Spiti valley has more than 60 villages scattered around between the breathtaking mountain ranges, and I wished to explore as much of them as I could in my time there. This took me took some well-known villages, including kibber, comic and Tabo, as well as some lesser known ones. One such village was Lhalung. This, by far, is my favourite place in Spiti valley. I chose to visit this place mainly because it was easily accessible by a bus from Kaza. As usual, the ride was spectacular; I am generally not a person who enjoys drives, but Spiti was a completely different story. Some of my favourite moments in this valley have been on the buses between villages - be it the views of the river between the steep cliffs, talking to fellow travellers or getting freaked out every time the driver took a reverse on the cliff side.
Lhalung is a fairly large village, relative to others in Spiti. It is spread along the slope of a mountain, with lush green pea fields leading upto the houses. My friend and I got off the bus, which was at the top end of the village and were treated to an unforgettable view of the whole village, complete with goats, children, fields and prayer flags. It was almost evening, and we spent quite a bit of time walking up and down the village in search of a guesthouse. This place does not see too many travellers, and so home stays are few and just mushrooming.
We finally settled into Sonam guest house, which had a large room with comfortable beds and a clean bathroom. Sonam was the name of the lady who ran this homestay, and the room we were given belonged to her older son who was now away studying to become an engineer. We had dinner with her family, and feasted on some potatoes and peas curry, hot rotis and some spicy pickle. The peas were freshly picked from their field and were the sweetest I have ever had. We fell asleep soon after, promising to wake up early to watch the sunrise.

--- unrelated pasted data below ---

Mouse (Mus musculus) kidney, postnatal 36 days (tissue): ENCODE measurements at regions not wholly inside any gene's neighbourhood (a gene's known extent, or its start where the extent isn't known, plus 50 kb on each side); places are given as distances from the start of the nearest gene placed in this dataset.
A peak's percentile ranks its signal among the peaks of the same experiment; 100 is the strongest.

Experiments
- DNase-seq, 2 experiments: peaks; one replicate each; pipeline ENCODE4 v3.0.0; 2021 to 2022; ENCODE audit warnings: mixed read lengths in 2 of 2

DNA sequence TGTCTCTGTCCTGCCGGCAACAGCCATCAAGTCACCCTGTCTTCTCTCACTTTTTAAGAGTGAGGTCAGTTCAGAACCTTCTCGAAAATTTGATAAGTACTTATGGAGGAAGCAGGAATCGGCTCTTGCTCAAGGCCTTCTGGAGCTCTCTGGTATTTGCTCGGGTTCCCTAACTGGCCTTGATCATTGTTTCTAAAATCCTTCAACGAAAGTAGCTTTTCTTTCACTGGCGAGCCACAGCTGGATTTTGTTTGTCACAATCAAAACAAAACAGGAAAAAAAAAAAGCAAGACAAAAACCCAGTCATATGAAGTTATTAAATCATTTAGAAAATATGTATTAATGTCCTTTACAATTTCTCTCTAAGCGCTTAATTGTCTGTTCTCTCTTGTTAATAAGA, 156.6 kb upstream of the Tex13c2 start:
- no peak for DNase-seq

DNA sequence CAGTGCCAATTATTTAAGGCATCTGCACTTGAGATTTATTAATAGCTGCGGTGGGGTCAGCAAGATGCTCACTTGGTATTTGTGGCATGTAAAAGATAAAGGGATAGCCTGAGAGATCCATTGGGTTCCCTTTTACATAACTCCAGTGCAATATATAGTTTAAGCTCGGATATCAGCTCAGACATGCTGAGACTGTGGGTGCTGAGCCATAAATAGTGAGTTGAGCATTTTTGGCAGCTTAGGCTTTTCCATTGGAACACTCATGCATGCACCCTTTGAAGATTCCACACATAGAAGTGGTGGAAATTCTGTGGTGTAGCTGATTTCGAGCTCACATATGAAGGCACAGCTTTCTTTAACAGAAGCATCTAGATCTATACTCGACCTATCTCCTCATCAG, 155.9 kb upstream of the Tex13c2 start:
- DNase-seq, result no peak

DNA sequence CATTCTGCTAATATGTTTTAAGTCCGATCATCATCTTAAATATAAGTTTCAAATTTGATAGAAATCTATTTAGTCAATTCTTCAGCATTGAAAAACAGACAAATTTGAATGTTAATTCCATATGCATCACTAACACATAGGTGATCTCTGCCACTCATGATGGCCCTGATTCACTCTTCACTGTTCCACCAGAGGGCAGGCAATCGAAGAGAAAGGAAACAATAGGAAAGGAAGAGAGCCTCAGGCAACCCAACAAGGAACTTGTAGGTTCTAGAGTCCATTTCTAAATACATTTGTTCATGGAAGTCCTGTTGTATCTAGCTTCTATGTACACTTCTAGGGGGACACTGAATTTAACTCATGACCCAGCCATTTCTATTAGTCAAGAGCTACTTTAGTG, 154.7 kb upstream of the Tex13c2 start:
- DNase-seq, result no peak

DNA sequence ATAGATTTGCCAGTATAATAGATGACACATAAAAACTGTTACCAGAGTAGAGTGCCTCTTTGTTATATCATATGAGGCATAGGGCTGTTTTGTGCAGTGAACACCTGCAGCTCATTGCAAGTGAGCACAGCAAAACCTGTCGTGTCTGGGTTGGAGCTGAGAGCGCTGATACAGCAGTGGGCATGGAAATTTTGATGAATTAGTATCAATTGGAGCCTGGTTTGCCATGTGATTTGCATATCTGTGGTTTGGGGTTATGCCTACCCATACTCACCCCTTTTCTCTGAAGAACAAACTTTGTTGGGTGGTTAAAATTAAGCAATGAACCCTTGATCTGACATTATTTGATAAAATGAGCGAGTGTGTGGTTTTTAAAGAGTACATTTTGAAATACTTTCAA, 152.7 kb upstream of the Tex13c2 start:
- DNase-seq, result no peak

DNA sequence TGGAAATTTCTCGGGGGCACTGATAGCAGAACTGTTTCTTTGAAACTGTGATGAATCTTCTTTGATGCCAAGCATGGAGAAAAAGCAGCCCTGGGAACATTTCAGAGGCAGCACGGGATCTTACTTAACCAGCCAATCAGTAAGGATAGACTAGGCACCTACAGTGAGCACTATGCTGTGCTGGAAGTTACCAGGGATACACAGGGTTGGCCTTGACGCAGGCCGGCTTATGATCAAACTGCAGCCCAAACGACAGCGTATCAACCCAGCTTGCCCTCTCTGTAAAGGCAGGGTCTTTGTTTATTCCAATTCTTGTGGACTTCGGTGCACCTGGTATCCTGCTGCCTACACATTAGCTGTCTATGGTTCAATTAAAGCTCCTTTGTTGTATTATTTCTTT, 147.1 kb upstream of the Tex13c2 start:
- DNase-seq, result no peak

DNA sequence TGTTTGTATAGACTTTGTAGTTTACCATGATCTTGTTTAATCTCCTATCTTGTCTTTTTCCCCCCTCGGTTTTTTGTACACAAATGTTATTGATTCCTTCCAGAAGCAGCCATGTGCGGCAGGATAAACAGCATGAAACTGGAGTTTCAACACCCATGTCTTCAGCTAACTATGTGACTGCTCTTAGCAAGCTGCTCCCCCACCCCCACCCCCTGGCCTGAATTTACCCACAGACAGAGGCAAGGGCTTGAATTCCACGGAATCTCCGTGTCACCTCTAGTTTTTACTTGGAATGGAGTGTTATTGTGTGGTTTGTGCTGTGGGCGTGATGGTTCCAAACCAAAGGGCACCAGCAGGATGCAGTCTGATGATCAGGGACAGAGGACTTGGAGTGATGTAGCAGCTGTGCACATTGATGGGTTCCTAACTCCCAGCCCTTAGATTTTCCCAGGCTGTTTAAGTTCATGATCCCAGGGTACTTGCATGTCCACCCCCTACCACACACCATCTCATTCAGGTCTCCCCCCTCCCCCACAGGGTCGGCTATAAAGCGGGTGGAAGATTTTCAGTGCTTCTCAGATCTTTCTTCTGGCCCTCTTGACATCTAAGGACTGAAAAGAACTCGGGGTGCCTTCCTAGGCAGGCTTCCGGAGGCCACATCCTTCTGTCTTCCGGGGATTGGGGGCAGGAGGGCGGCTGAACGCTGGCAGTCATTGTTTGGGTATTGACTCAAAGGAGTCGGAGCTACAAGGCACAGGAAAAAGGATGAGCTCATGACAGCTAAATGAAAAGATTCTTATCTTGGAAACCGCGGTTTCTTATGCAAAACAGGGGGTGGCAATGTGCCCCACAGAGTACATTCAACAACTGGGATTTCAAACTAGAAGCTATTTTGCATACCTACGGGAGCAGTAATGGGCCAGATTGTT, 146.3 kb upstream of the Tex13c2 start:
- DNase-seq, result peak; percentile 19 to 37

Although we could not catch the sun rise, we managed to get out of the house early enough to catch the villagers do their early morning chores - washing their cereal, taking their donkeys out to the fields, goats being milked amongst others. The air was cool, with a slight breeze and the sun shining brightly down on us.
After wandering around in the fields for a couple of hours, we headed to the gompa, which we heard was an extremely old and beautiful one, and it indeed was. It was small, with just two rooms but the atmosphere inside the gompa was an extremely peaceful and calming one. It was almost time for our bus, so we quickly rushed back to grab our luggage, thanked our host for the breakfast she offered and were soon on our way back to Kaza.